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The formal name is The Seminole Hard Rock Winterfest® Boat Parade, with a capital “T” and the little “R” doohickey to signify the checks that have been written to pricey trademark lawyers. But, as is the case with any great South Florida event, we usually refer to it with more warmth and affection.

It’s “Winterfest,” conjuring visions of an Alpine gala with flutes of bubbly, for those who want to add a little seasonal elegance to their waterside dinner party. But for most locals, and organizers put the number of spectators this year at 1 million along the 12-mile route, it’s just “the boat parade,” a homegrown party best viewed in shorts on a blanket with a Frisbee and a cold drink nearby.

This year’s 41st annual parade is the biggest yet, according to Winterfest CEO Lisa Scott-Founds, with nearly 100 boats signed up, 20 more than last year and pretty much the most they can handle due to limited space in the staging area, Scott-Founds says. The 4,000 reserved seats in the bleachers at Birch State Park sold out last week, also a record pace.

Here’s a look at Fort Lauderdale’s boat parade from a few different angles:

Lisa Scott-Founds is a Fort Lauderdale native who grew up in Rio Vista and is now in her 18th year as president and CEO of the not-for-profit Winterfest.

How long does it take you to get ready for Winterfest? “I actually started working on next year’s boat parade a month ago. It’s all about continuity, getting the word out to sponsors, giving them a sense of the magnitude of it. It’s so much more than the boat parade. … We’re an international event, with a $48 million impact on the South Florida economy.”

What’s your biggest challenge? “Typically, it’s getting the boaters in early enough. But, personally, it was six years ago, moving the boat parade to downtown. … There was so much backlash … about the [river] current, the train bridge. … I’m a native, and I was always wondering why it couldn’t be in this vibrant, amazing downtown. For me, it’s about kids and families showing up early along the river with a blanket, throwing a football.”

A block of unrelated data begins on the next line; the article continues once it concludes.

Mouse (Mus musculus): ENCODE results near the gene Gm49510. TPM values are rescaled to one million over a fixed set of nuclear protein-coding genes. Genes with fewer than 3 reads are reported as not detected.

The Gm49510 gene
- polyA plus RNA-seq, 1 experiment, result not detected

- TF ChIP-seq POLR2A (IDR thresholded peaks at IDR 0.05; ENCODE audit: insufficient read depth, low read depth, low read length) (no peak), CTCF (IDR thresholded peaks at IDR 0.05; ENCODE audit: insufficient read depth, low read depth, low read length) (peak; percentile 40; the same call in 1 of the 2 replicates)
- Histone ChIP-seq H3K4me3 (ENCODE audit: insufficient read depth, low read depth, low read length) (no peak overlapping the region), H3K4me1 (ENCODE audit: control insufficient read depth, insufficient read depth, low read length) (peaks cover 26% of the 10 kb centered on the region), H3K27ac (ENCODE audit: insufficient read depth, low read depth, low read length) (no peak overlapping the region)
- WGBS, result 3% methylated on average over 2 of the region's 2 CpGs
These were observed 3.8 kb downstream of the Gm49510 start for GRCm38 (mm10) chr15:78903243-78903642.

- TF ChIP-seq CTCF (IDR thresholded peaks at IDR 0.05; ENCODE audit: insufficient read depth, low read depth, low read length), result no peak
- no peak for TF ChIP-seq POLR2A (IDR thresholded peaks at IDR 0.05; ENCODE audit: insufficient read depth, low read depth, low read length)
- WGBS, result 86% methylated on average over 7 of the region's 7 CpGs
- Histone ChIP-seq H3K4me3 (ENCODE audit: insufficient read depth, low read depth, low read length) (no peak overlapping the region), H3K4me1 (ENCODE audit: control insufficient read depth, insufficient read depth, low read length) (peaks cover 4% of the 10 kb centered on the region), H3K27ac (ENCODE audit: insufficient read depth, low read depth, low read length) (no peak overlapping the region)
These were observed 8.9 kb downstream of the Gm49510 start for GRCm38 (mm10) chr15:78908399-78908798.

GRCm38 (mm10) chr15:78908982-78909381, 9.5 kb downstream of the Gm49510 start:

Favorite moment? “My mom would make sandwiches, and we’d walk down to the end of the street [10th or 11th streets in Rio Vista]. One year, my mom took us to the old Marina Motor Inn … way back. I’ve seen every boat parade.”

Mark Messingschlager is the gregarious owner and captain of the “Mr. Bobb,” a 60-foot Hatteras  (pictured above) that is a perennial winner of the parade’s Best in Show award. He’s been in the parade since 1988 on the “Mr. Bobb,” an explosion of lights and sound that is the waterborne version of Messingschlager’s house, an eye-popping holiday landmark on the north side of Davie Boulevard just east of the bridge. You can’t miss it.

How long does it take you to get the boat ready for Winterfest? “Three weeks! The hardest part is hanging all that crap on the tower. … This year, I’m taking some things out of my yard.”

Biggest expense? “Hell, I don’t know. The lights? It’s in the thousands. Fuel? Sure, I’ve got 56 people on the boat! Like people are always asking me about the house, what I spend. … It’s probably $3,000 for the season.”